• Walt82

    His Girl Friday is without doubt one of the greatest screwball comedies ever filmed. Every character is perfecrtly played, including good old Ralph Bellamy playing good old Raplh Bellamy and the most versatile John Qualen. Cary and Roz were born to play their roles in this wonderful flick!

  • Stan

    I always thought Carole Lombard should have been the leading lady for Cary Grant in this classic comedy. I have seen this movie many times and now think Rosalind Russell was the right pick afterall.

  • Angela

    The superb writing of this film makes it a true classic. The lines being delivered one on top of the other in quick succession is what makes it. I’d say there’s so much to these lines that it takes more than one viewing to truly appreciate the wit.

    It’s Cary Grant at his best comedically and Rosalind Russell is the perfect woman to keep pace with him. And as Walt said, Ralph Bellamy is doing his best “Ralph Bellamy” and is the perfect complement to Walter and Hildy.

    High up on my list of must see classic films! –then again, so are all Cary Grant films ;)

  • Martin Stumacher

    This is a genuine screwball comedy of the ages. The cast of Cary Grant, Rosalind Russell, Ralph Bellamy and so many character actors make it entertaining and hilarious. You’re right, too much garbage out there today called comedies.

  • Tlynette

    Amen, to the above comments! This one’s a beaut, and so much fun to watch!!!! It moves so fast, you almost CAN’T laugh out loud, or you’ll miss one of those delightful under-the-radar lines (“Johnson Street!”) — which, of course, will FORCE you to watch this classic over and over and over, while you sit there, weeping with laughter!

  • Robert Smalls

    I hate to be a contrarian but I cannot stand this movie. I have tried to see its virtues by attempting to view it many many times over the years, but I am unable to get past the machine gun style dialogue yelled by many people speaking at once. I am a fan of both Rosalind Russell and Cary Grant so I must blame the director for this mess. This film gives me an instant headache.

  • K in VA

    You neglect to mention the importance of overlapping dialogue in this film (one person finishing saying something as another person is beginning to speak). The fast pace that trick provides is part of the brilliance of the film, and we have Howard Hawks to thank for it.

    Actually, we have Howard Hawks to thank for many brilliant films, both comedies and dramas. I’ll still take one of his lesser films than most of the crap done today any time!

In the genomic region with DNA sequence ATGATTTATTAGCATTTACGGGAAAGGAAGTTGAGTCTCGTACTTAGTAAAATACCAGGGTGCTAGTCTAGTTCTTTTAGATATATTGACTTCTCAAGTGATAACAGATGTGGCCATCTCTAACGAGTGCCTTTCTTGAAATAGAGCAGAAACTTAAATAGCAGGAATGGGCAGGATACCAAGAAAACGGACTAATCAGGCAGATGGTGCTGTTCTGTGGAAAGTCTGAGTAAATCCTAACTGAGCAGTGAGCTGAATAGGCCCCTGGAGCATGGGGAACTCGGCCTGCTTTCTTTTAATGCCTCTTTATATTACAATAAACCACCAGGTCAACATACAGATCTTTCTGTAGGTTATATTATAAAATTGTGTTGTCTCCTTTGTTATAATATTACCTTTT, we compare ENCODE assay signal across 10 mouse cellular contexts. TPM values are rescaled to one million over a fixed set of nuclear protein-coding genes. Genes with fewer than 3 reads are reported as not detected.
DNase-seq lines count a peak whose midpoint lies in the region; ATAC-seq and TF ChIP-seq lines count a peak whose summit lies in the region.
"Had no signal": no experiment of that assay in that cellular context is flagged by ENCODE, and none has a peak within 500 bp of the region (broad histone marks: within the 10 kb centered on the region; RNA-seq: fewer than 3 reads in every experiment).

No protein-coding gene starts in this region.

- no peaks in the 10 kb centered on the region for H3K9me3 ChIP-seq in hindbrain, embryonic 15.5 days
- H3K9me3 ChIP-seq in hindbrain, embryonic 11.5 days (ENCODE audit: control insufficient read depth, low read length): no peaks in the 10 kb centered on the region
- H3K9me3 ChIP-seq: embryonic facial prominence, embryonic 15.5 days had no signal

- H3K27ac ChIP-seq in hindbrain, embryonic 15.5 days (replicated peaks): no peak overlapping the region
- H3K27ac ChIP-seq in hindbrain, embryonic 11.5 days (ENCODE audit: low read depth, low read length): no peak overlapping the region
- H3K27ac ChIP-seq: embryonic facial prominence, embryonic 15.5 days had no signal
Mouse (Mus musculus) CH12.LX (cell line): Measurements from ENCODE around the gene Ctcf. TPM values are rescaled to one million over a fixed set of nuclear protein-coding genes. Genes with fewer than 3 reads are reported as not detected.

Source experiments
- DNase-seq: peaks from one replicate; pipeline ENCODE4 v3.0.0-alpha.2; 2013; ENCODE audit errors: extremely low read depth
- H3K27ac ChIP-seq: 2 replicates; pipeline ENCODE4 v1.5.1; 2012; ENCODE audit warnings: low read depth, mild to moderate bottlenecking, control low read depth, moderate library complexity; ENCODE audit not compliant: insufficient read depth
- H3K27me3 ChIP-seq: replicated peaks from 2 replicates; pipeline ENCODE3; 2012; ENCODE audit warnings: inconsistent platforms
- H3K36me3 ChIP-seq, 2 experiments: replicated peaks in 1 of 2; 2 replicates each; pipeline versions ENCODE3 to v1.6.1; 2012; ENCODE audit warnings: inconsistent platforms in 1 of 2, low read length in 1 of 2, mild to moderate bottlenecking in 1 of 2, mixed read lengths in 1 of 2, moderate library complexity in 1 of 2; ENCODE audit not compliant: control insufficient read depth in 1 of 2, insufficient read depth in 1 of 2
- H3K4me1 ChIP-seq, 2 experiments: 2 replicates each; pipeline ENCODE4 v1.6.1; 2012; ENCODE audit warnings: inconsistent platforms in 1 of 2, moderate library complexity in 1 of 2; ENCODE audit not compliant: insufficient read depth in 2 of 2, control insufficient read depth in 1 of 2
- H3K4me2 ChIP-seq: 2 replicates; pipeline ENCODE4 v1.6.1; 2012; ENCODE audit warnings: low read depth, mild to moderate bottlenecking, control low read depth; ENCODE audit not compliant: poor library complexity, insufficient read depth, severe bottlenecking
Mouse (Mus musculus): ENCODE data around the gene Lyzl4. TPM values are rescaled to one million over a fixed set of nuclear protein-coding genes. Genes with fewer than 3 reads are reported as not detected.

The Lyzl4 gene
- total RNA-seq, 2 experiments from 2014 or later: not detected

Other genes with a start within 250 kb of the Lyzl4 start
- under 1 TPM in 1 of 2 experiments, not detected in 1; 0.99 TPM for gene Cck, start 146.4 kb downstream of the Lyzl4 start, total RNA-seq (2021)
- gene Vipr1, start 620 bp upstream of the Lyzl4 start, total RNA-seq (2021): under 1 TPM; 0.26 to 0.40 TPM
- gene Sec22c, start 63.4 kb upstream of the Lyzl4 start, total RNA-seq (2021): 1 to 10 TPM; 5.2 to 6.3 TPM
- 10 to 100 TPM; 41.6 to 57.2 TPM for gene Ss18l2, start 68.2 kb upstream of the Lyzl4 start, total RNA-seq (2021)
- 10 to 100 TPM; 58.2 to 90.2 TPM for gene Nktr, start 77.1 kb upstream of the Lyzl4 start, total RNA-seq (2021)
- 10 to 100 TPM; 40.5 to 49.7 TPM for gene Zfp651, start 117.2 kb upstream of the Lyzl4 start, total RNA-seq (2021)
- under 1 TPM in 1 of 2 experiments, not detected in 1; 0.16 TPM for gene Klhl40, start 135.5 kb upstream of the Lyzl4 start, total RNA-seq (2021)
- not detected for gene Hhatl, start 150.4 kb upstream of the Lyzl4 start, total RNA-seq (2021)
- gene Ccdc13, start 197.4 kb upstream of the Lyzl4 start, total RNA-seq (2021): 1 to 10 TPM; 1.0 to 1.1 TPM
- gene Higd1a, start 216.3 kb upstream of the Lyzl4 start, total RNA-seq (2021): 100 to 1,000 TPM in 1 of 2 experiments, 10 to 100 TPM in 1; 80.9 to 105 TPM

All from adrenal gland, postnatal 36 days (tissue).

• AJNorth

    Perhaps the Granddaddy of Screwball, rather than shooting the usual one page of script per minute, Hawks shot two; coupled with his trademark ‘overlapping dialog’ (which he pioneered), along with a sparkling script and actors who could more than step up to the plate, the result was a fantastic mind-spinning romp. (Incidentally, not to be outdone by the lines scripted for Grant, Russell added some of her own (with Hawks’ blessings) to the brouhaha.

    As for those who may feel “that there’s no value in black-and-white movies because the acting is cheesy and the stories are corny,” words escape me. I might be tempted to say that their powers of discernment are on par with their IQs – which are approximately equal to their shoe sizes, but will refrain. In any case, since they are unlikely to show up at theatrical showings of these great films when they are revived, the rest of us will have a much more enjoyable cinematic experience.

  • lynny

    I have seen this movie 10 times and I love it each time I see it. The characters are perfectly interwoven into the story line and because of that I will watch it,again, again and again!

  • michael j.

    This is truly a great & fantastic film. My favorite scene is when Grant meets Bellamy but starts talking to that old man instead, thinking that HE is Bellamy’s character.

  • Sue

    Congrats, Ian! May you continue to enjoy many many more Black & White masterpieces! Howard Hawks was a genius and His Girl Friday is proof of that genius. Just goes to show all the screenwriting hacks working today what an actual STORY, a GOOD STORY looks like when its made into a GOOD film.

  • Chris

    How I envy Ian for seeing this film for the first time! What fun. I have screened this film many times and enjoyed it each time…. But there’s nothing to compare to the first time you see such a rare gem. Ian is absolutely right about state of the modern rom-com. Shallow, stupid, fart-invested juvenile humor of the men-boys whose mental development stopped when they became interested in girls.

    Horror films have suffered over the years as well. Check out Howard Hawks original version of “The Thing”.

  • Al Hooper

    Superb film. It’s true, however, that seeing a literate, character-driven film like “His Girl Friday” underlines the impoverished state of the current cinema, with its primitive dialogue and infuriating special effects replacing story values. If it’s not about story, it’s not worth your time. Save the lights and bells for the infants among us.

  • Leticia R

    Just Go With is based off of Cactus Flower. That movie was great and I’d consider it a must see.

  • Daisy

    How many people here have noticed the number of times this movie has been remade over the years with different titles? Two versions called “The Front Page” and one called “Switching Channels”. There are probably even more.

  • Julie

    There is nothing quite like the witty, snappy dialogue of “His Girl Friday”. One of the truly great classics of all time. It’s so much fun to watch, and it always makes me want to work in a news place like the one in the movie.

  • kevin

    One of the great comedies of all time, I would hesitate to call it a screwball comedy because the dialog takes priority over the action. Listen to Russell in the phone scene, I get out of breath just watching it.

  • James Bezanson

    One of the great classics of screwball/romantic comedy. Maybe the best comedy writing ever. After many viewings on video, I saw it on the big screen at the Harvard Film Archive recently. I’ve never heard so much out-loud laughing at a movie theater since they ran a Buster Keaton festival at the Brattle Theater.